Dracula A.D. 1972 - Movie Reviews - Rotten Tomatoes

Dracula A.D. 1972 Reviews

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½ October 19, 2016
Enjoyable swinging London romp with Dracula infiltrating a group of free-spirited youths. Lee's last good Dracula.
September 28, 2016
Yes, I know I'm giving this WAY TOO MANY marks, but, hey, I love all of the clashes between Sir Christopher Lee's 'Count Dracula' and Sir Peter Cushing's 'Van Helsing' (perhaps the greatest characterizations of those two characters, over a series of films, in cinema), and the then-contemporary (now almost 45 years ago!) update certainly is intriguing. So sue me.
September 28, 2016
Yes, I know I'm giving this WAY TOO MANY marks, but, hey, I love all of the clashes between Sir Christopher Lee's 'Count Dracula' and Sir Peter Cushing's 'Van Helsing' (perhaps the greatest characterizations of those two characters, over a series of films, in cinema), and the then-contemporary (now almost 45 years ago!) update certainly is intriguing. So sue me.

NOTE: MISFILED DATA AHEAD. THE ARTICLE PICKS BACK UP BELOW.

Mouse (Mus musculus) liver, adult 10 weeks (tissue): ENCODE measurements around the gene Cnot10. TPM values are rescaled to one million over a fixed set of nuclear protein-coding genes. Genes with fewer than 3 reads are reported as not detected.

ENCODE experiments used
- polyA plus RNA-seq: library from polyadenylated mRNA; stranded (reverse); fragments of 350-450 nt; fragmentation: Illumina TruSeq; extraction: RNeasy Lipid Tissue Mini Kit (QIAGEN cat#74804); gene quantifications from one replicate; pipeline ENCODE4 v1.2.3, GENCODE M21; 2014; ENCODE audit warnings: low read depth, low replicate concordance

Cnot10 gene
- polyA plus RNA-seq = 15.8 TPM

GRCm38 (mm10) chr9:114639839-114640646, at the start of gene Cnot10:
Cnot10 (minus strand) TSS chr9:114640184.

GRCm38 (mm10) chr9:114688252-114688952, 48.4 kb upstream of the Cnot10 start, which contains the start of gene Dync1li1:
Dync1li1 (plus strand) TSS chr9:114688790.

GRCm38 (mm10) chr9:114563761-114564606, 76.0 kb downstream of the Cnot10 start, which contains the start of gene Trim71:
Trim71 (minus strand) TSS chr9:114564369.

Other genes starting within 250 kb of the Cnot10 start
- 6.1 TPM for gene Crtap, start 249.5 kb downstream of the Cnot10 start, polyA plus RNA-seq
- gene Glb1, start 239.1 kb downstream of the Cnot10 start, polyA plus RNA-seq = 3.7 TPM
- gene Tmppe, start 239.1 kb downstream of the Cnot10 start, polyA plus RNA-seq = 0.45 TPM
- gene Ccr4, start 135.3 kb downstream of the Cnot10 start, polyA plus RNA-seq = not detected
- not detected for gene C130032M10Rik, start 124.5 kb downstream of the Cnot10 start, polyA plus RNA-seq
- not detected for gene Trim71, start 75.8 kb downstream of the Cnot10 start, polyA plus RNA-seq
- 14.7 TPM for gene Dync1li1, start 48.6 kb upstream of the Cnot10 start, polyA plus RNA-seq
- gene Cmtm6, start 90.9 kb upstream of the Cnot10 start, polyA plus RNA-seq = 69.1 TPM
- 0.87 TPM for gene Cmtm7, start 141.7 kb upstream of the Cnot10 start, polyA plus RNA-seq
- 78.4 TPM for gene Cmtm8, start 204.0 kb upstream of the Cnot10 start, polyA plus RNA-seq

September 10, 2016
The opening scene and ending scene are both pure gold. Anytime Lee or Cushing are on screen, everything just clicks. The dated 1970s music is a big turnoff at times. Also out of place is the Austin Powers-like crew of characters the film revolves around. Overall it's good, but could've been great with a few tweeks.
½ May 30, 2016
Horrible, but the main title theme is dope af. Just groove that track
½ February 9, 2016
Even Universal's worst Dracula movie are better than this. A stupid Dracula film with Cushing and Lee being the only reasons to give a damn about the whole thing.